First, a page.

Quantcast
Environmental News for a Healthier Planet and Life

Help Support EcoWatch

How Two Urban Farmers Got Their Start Leveraging Backyard Space

Food
Mason Phillips and Maltby sit amidst an edible flower garden planted in a borrowed backyard in Ottawa, Canada. Madeleine Maltby

By Lindsay Campbell

In 2015, Madeleine Maltby began knocking on neighborhood doors in Canada's capital city, Ottawa, with a simple proposal. In exchange for a backyard, the residents would let her grow a garden full of crops with a percentage they could enjoy.


"It was kind of like let's see where this goes and I just really wanted to grow some vegetables," she said.

The approach allowed her to acquire four separate yards in the Ottawa area.

"I would talk to the homeowners about what the parameters would be and I always asked them what their favorite vegetables are and what would work," she said.

By her side was Matthew Mason-Phillips, her partner, who she says helped her turn over her first urban garden. A year after the initial door knocking in 2016, Mason-Phillips decided he would formally join Maltby in her quest to grow food in Canada's capital city. "It felt natural to dive in," said Mason-Phillips, "especially being a naively optimistic, idealist."

Within four years the project evolved into Backyard Edibles, a popular local supplier of vegetables, microgreens and edible flowers.

The pair doubled their backyard donors from their first year, and had 20-25 members from the Community Supported Agriculture (CSA), a Canadian program that allows consumers to buy a share of grown goods from farms of their choice.

"The amount of support and demand for what we were doing in the beginning was overwhelming," said Mason-Phillips. "People were offering up their balconies, the space in their flower gardens … They were offering space from Montreal to Kingston, so that was pretty cool."

While their business took off, attracting a strong consumer base with an appetite to eat local, Maltby and Mason-Phillips had to think about how they might make a profit during the cold Canadian winters.

"The off-season was the elephant in the room," said Mason-Phillips.

After some brainstorming and experimenting with plant varieties, the two rented a warehouse in the city's downtown core where they started to grow microgreens in 2017. "It allows us to become a year-round business and to have a year-round income." said Maltby. The operation has become the backbone of their business with more than 50 local restaurants sourcing their microgreens.

Although the pair has had to scale back their number of yard donors in order to stay on top of their microgreens venture, they've still managed to maintain a piece of their original vision.

One borrowed yard full of edible flowers remains in use where its contents are sold to loyal customers. With about four years of operations behind them, Maltby said it's often difficult for her to take in what her and Mason-Phillips have been able to accomplish, but she's proud of what they've done so far.

Reposted with permission from our media associate Modern Farmer.

EcoWatch Daily Newsletter

Food Tank

By Danielle Nierenberg and Alonso Diaz

With record high unemployment, a reeling global economy, and concerns of food shortages, the world as we know it is changing. But even as these shifts expose inequities in the health and food systems, many experts hope that the current moment offers an opportunity to build a new and more sustainable food system.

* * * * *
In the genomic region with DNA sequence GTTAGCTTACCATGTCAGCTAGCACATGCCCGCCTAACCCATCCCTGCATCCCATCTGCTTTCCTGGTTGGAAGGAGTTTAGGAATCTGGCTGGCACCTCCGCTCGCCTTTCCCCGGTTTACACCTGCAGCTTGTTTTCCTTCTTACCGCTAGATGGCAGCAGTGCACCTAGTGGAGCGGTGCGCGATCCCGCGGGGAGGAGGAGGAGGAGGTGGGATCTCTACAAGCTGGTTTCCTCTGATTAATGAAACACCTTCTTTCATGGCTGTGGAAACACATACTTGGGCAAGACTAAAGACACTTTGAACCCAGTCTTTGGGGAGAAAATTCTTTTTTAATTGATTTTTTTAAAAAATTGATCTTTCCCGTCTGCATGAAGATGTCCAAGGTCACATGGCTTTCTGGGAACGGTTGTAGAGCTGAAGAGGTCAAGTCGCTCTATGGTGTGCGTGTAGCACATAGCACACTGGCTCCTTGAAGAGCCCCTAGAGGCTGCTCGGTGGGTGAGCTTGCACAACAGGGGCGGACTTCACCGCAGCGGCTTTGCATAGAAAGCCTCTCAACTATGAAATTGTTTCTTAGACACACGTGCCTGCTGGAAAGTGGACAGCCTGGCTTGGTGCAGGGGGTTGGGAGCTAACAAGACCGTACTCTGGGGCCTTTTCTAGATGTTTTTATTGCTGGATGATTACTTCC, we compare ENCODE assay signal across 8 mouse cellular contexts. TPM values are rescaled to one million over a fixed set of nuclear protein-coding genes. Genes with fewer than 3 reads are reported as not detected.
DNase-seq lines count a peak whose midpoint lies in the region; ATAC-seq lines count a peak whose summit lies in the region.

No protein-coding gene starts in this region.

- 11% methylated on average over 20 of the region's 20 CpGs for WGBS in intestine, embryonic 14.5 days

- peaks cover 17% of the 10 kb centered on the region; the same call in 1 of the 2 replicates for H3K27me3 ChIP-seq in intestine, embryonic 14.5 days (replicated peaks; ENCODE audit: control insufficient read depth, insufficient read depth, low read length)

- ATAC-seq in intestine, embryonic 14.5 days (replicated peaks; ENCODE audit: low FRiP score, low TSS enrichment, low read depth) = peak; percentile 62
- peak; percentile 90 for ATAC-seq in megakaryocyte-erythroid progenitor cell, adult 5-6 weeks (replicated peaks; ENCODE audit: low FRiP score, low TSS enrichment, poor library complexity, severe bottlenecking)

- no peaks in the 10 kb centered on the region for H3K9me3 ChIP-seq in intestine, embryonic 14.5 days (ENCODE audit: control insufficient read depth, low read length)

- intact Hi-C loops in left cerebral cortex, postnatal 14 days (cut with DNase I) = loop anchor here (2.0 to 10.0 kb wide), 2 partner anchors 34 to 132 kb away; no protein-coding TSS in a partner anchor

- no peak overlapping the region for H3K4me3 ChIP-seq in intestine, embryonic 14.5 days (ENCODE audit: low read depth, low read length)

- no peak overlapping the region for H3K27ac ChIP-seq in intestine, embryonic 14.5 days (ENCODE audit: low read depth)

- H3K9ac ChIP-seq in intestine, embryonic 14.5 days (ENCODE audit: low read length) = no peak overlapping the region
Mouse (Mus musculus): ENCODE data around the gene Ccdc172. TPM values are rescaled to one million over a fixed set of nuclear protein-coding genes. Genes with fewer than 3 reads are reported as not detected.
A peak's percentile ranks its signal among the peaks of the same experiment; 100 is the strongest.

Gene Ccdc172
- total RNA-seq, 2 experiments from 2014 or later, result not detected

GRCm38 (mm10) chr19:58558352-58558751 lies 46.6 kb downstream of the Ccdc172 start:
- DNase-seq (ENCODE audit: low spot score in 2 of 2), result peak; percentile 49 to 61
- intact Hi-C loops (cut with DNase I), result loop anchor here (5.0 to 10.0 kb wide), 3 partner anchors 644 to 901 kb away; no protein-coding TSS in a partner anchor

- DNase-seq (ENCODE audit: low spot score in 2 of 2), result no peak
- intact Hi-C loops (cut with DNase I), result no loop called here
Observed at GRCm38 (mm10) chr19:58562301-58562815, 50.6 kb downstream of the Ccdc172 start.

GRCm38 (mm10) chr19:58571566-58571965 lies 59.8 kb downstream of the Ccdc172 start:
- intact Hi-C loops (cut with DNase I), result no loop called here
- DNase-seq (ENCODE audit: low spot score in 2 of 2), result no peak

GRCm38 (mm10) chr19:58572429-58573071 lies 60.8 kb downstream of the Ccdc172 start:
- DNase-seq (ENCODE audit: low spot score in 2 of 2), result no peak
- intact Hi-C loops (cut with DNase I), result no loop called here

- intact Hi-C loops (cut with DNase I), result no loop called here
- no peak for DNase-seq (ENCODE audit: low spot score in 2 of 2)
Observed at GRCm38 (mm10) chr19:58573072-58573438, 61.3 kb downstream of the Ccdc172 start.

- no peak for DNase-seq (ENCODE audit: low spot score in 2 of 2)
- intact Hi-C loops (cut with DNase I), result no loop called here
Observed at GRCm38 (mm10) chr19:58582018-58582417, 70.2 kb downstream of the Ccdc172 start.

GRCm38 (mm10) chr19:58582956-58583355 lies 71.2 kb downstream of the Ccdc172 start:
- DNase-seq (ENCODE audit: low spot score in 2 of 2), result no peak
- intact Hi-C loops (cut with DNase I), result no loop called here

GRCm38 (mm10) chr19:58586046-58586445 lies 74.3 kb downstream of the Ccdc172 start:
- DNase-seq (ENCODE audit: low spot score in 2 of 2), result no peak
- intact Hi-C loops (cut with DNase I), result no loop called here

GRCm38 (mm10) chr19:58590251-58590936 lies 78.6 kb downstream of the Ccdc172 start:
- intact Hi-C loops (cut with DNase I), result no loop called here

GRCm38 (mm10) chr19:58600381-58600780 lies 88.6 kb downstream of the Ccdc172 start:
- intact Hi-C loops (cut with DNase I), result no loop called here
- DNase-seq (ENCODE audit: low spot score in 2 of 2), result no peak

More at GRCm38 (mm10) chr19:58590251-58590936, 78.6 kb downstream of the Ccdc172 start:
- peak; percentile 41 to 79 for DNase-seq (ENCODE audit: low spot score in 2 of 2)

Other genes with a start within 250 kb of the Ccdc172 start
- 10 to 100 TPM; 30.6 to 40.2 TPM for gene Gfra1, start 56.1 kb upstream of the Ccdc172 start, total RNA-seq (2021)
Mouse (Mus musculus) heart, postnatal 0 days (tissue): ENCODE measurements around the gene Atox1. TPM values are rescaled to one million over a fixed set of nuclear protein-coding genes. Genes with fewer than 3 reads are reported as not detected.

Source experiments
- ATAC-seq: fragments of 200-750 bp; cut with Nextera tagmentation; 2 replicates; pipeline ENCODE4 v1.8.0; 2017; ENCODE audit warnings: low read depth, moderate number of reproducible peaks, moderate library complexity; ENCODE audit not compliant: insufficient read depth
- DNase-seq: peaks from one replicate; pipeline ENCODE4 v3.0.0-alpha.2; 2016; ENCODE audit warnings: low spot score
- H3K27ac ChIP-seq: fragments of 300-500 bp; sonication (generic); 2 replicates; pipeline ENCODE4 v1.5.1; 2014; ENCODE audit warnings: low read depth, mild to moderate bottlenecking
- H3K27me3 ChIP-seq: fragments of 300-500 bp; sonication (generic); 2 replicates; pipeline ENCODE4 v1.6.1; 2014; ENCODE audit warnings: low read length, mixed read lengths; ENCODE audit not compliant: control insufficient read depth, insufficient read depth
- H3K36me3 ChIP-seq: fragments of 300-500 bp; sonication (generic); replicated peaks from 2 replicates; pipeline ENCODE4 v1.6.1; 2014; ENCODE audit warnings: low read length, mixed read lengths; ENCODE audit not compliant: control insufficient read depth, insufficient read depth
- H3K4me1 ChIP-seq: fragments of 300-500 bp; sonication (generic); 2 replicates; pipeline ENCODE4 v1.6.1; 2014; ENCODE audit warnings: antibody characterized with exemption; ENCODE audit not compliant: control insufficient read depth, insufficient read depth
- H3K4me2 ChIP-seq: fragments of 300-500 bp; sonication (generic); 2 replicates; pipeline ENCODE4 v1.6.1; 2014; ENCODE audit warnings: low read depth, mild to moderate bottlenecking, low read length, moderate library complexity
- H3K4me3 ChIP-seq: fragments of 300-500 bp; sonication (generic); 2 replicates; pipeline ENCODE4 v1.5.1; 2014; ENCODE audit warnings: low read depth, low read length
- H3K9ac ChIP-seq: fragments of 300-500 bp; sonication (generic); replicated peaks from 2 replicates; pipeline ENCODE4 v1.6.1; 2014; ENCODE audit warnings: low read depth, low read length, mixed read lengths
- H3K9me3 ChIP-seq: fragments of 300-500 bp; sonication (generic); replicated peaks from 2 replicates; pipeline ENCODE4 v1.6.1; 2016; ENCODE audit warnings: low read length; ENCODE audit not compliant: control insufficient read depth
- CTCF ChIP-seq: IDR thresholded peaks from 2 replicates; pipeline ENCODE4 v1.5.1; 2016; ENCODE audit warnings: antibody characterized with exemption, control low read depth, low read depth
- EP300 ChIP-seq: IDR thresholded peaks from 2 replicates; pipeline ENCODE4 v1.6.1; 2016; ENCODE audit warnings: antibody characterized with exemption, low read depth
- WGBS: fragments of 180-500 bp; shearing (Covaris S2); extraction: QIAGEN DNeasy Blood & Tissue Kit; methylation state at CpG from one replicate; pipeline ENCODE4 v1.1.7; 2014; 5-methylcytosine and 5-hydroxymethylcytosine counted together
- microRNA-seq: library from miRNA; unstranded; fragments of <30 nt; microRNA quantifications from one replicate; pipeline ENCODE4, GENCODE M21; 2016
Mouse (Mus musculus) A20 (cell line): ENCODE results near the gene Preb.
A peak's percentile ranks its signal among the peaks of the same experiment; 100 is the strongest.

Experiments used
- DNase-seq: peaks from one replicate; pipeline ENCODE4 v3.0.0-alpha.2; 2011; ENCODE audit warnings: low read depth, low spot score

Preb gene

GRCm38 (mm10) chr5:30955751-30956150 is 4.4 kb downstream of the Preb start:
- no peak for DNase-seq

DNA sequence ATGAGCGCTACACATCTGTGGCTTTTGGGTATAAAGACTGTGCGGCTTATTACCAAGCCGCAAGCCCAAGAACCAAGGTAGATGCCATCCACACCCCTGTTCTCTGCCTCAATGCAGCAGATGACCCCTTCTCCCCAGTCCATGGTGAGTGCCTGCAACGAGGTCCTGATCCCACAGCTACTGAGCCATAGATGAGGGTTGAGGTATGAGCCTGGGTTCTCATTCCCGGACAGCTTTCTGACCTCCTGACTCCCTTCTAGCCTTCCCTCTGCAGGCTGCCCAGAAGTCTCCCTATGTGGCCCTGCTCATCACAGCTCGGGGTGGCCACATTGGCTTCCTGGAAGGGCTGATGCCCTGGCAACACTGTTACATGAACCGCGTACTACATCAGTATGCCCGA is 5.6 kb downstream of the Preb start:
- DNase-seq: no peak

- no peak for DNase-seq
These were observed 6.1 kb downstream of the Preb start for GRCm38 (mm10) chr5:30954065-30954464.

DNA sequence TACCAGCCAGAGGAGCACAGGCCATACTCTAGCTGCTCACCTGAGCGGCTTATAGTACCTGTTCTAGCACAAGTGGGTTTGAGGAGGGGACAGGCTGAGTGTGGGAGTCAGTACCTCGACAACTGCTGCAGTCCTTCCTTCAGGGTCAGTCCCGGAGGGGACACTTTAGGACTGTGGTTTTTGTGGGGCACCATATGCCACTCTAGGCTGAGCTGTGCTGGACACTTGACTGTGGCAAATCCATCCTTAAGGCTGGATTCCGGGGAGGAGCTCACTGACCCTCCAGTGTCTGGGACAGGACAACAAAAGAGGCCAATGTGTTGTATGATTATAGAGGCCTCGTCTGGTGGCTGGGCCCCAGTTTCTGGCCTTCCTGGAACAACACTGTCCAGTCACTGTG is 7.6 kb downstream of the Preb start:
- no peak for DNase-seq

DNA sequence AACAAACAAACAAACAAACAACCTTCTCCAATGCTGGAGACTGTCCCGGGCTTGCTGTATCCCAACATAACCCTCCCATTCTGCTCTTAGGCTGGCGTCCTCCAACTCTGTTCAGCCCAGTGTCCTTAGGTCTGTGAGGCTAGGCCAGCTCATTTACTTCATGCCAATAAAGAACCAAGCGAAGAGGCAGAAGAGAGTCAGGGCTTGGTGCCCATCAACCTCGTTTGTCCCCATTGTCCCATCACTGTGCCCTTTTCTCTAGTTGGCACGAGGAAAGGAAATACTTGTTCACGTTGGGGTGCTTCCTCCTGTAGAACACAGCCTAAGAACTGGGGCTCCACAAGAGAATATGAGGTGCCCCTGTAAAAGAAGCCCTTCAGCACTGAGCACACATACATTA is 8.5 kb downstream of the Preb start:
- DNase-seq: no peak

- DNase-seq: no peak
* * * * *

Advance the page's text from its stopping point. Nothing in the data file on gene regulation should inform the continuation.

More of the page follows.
Read More Show Less
Pexels

By Brian J. Love and Julie Rieland

The COVID-19 pandemic has disrupted the U.S. recycling industry. Waste sources, quantities and destinations are all in flux, and shutdowns have devastated an industry that was already struggling.

Read More Show Less
Pixabay

By Kris Gunnars, BSc

Unhealthy foods play a primary role in many people gaining weight and developing chronic health conditions, more now than ever before.

Read More Show Less
A man pushes his mother in a wheelchair down Ocean Drive in South Beach, Miami on May 19, 2020, amid the novel coronavirus pandemic. CHANDAN KHANNA / AFP via Getty Images

The U.S. reported more than 55,000 new coronavirus cases on Thursday, in a sign that the outbreak is not letting up as the Fourth of July weekend kicks off.

Read More Show Less
To better understand how people influence the overall health of dolphins, Oklahoma State University's Unmanned Systems Research Institute is developing a drone to collect samples from the spray that comes from their blowholes. Ken Y. / CC by 2.0

By Jason Bruck

Human actions have taken a steep toll on whales and dolphins. Some studies estimate that small whale abundance, which includes dolphins, has fallen 87% since 1980 and thousands of whales die from rope entanglement annually. But humans also cause less obvious harm. Researchers have found changes in the stress levels, reproductive health and respiratory health of these animals, but this valuable data is extremely hard to collect.

Read More Show Less

Sunscreen pollution is accelerating the demise of coral reefs globally by causing permanent DNA damage to coral. gonzalo martinez / iStock / Getty Images Plus

On July 29, Florida Governor Ron DeSantis signed into law a controversial bill prohibiting local governments from banning certain types of sunscreens.

Read More Show Less

Trending

Oat milk is popping up at coffee shops and grocery stores alike, quickly becoming one of the trendiest plant-based milks. jacqueline / CC by 2.0

By Kelli McGrane

Oat milk is popping up at coffee shops and grocery stores alike, quickly becoming one of the trendiest plant-based milks.

Read More Show Less